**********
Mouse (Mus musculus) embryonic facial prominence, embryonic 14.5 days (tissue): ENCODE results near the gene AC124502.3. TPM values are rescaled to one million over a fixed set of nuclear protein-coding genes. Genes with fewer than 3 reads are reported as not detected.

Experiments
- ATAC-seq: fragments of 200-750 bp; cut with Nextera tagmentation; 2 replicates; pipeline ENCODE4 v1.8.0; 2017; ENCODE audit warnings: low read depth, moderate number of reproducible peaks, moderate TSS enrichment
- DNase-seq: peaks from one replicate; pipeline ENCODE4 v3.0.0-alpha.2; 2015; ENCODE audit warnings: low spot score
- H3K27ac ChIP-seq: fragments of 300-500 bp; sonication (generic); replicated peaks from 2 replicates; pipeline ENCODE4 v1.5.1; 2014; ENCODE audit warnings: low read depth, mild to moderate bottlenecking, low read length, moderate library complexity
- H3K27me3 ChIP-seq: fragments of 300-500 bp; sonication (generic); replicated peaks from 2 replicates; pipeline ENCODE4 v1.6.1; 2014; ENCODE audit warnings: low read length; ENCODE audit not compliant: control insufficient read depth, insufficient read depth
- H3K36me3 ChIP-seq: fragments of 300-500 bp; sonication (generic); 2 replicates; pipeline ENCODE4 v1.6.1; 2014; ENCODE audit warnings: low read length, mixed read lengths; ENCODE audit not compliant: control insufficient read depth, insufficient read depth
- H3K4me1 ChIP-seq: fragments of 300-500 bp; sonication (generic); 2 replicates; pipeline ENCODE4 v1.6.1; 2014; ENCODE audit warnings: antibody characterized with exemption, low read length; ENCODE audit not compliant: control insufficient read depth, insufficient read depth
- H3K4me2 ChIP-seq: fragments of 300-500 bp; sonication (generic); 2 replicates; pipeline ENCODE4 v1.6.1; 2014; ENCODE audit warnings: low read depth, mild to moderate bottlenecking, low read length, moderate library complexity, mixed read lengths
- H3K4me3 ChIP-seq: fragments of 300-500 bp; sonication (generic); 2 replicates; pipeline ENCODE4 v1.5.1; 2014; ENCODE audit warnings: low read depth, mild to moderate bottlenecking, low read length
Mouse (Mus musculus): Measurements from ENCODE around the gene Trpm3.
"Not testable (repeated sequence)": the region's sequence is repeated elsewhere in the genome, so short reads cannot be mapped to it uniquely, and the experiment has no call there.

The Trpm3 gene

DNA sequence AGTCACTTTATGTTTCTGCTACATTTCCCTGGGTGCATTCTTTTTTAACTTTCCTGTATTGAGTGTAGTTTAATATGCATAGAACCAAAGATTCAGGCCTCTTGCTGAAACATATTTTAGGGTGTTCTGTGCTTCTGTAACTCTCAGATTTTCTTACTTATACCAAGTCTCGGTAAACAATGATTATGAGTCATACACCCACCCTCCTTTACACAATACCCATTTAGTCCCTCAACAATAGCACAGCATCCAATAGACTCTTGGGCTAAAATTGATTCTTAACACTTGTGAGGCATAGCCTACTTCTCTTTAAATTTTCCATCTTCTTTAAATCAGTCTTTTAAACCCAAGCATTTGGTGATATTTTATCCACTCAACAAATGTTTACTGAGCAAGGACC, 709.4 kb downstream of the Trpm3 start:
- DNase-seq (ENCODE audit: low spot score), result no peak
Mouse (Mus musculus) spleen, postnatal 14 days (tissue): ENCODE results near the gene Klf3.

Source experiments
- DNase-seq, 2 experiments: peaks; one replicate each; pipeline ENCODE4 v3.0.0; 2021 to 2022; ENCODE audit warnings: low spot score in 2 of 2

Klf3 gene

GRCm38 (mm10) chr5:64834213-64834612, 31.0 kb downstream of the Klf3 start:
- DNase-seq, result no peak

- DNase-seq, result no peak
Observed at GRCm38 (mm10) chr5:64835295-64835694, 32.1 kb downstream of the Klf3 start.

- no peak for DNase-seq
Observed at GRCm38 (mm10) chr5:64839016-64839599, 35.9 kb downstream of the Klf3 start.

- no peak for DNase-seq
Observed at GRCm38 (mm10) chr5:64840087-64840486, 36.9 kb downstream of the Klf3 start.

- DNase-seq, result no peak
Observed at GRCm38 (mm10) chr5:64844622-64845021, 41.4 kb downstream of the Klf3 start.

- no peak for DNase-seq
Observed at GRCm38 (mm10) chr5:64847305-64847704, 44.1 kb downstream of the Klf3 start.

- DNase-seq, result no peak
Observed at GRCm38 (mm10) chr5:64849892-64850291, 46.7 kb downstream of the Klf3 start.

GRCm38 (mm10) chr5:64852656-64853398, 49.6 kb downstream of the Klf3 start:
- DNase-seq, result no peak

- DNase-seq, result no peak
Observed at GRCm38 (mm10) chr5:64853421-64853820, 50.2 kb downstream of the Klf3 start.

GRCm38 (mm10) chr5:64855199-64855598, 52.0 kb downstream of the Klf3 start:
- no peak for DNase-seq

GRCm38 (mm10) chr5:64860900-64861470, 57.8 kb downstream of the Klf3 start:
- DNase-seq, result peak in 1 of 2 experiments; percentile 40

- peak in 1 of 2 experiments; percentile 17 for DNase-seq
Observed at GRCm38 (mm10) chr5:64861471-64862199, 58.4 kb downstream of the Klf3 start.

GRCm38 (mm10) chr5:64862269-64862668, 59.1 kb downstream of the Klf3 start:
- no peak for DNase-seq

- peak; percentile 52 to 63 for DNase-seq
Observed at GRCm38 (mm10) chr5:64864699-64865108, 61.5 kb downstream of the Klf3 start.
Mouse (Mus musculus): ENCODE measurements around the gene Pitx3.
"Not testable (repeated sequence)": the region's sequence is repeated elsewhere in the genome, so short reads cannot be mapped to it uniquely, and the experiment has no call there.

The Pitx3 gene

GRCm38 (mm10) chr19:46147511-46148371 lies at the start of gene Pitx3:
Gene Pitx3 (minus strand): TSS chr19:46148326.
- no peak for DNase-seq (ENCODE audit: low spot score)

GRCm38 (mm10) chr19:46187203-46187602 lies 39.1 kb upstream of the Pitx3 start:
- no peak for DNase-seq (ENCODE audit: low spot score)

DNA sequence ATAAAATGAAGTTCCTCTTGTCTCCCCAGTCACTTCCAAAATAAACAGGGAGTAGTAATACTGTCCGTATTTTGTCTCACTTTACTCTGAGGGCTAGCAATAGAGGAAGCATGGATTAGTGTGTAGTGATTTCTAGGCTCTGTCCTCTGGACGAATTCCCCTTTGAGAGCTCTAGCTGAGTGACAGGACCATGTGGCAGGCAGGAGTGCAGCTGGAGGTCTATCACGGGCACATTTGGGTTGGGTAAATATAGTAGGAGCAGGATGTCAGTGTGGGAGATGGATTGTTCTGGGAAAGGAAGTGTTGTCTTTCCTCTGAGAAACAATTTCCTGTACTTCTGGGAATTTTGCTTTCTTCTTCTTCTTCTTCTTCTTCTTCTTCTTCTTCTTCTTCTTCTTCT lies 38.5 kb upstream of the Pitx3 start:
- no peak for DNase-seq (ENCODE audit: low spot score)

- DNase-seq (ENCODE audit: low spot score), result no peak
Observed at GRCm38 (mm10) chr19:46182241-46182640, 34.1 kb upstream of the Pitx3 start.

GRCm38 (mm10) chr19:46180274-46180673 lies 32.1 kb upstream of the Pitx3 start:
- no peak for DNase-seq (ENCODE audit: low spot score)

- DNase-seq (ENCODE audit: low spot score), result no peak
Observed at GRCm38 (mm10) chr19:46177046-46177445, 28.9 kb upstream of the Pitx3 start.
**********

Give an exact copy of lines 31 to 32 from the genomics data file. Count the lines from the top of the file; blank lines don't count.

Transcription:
Observed at GRCm38 (mm10) chr5:64847305-64847704, 44.1 kb downstream of the Klf3 start.

- DNase-seq, result no peak